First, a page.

Docker began as a project of dotCloud, a company that offered Platform as a Service (PaaS) application hosting services. The open source Docker platform was released in early 2013, and the company Docker, Inc. was established shortly after this. The Docker platform has since gone through a number of incremental releases and is currently at version level 1.10.

As of February 29, 2016 the dotCloud PaaS has shut down because of insolvency by their parent company, and they recommended that subscribers migrate their apps to Heroku, another PaaS hosting company. The fact that they had to do this after being in business only for a few years (and after having spawned the highly popular Docker platform) should serve as another warning to businesses that cloud service companies (and even cloud platforms like Docker) may rise and fall quickly in this rapidly changing world we now live in! And for what it’s worth, Heroku was itself acquired by Salesforce in 2010.

How does Docker work?

To understand how Docker works we’ll begin with some basic Docker terminology:

  • Image – A stateless collection of root filesystem changes in the form of layered filesystems stacked upon one another.
  • Container – A runtime instance of an image consisting of the image, its execution environment, and a standard set of instructions.
  • Dockerfile – A text file that contains the commands that need to be executed to build a Docker image.
  • Build – The process of building Docker images from a Dockerfile and any other files in the directory where the image is being built.

The Docker platform provides developers with tools and services they can use to:

  • Build and share images through a central repository of images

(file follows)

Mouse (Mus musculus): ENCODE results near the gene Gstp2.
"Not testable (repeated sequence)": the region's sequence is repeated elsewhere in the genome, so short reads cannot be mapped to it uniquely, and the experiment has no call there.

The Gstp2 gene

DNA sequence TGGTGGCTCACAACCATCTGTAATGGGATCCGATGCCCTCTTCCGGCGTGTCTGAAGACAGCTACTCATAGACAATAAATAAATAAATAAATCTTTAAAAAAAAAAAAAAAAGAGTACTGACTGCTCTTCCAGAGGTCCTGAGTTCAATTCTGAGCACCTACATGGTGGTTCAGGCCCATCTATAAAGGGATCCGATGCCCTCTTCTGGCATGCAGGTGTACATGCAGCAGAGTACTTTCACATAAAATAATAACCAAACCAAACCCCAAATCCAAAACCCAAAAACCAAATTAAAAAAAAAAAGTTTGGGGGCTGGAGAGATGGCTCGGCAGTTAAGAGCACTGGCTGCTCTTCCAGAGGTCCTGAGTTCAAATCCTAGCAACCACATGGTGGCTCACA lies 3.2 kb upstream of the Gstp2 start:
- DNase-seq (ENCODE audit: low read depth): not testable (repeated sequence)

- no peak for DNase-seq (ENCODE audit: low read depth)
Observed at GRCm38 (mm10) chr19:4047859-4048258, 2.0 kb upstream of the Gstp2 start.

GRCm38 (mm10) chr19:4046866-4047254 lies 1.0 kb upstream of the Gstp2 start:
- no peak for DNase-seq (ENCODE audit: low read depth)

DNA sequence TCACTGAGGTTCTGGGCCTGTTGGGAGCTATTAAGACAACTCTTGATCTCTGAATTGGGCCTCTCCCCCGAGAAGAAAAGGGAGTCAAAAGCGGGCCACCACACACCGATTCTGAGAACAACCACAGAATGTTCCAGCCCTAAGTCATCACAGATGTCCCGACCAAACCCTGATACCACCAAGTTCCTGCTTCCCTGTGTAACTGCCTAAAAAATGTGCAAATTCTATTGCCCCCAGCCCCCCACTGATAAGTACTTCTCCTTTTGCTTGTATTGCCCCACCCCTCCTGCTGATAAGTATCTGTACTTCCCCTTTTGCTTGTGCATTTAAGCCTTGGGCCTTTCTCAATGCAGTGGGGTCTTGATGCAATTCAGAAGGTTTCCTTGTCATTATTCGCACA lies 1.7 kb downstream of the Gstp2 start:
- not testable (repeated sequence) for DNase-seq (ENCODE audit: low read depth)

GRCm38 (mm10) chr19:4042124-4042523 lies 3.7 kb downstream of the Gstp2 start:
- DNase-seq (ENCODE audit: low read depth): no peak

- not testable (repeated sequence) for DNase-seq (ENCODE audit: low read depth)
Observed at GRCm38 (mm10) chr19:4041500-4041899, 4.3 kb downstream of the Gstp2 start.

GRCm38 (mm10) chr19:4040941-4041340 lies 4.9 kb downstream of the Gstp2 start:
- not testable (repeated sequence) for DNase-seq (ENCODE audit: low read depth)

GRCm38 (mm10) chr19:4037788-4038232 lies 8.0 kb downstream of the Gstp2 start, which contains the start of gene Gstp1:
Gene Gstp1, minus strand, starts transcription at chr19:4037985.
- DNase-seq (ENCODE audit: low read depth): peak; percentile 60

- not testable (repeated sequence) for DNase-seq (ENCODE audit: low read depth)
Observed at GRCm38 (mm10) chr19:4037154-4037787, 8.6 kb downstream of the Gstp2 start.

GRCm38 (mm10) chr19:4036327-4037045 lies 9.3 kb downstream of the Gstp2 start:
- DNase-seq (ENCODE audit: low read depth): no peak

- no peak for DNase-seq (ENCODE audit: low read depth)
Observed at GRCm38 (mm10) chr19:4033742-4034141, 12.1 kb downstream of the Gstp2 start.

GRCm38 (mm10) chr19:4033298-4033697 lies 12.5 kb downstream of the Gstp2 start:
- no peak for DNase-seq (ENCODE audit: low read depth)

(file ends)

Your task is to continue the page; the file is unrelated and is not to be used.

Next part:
• Collaborate on developing containerized applications using version control
  • Manage infrastructure for applications in Linux containers

But Docker isn’t just limited to Linux containers; as it evolves you will be able to use it for managing infrastructure for Hyper-V, Xen, KVM and other virtualization technologies.

Docker Toolbox

The Docker Toolbox is a collection of tools provided by the Docker platform that make building, testing, deploying and running Docker containers possible. These tools include:

  • Docker Engine – A lightweight runtime environment used to build and run Docker containers. The Docker Engine includes an in-host daemon (Linux service) that you communicate with using the Docker client for building, deploying and running containers.
  • Docker Compose – Lets you define a multi-container application together with any dependencies so you can run it with a single command. Docker Compose lets you specify the images your application will use together with any volumes or networks needed.
  • Docker Machine – Lets you provision Docker hosts by installing the Docker Engine on a machine in your datacenter or at a cloud provider. Docker Machine also installs and configures the Docker Client so it can talk with the Docker Engine.
  • Docker Client – On Linux this is a command shell that is preconfigured as a Docker command-line environment. Docker Clients are also available for the Windows and Mac platforms.
  • Kitematic – A graphical user interface (GUI) you can use to quickly build and run Docker containers and to find and pull images from the Docker Hub.
  • Docker Registry – An open source application that forms the basis for the Docker Hub and Docker Trusted Registry.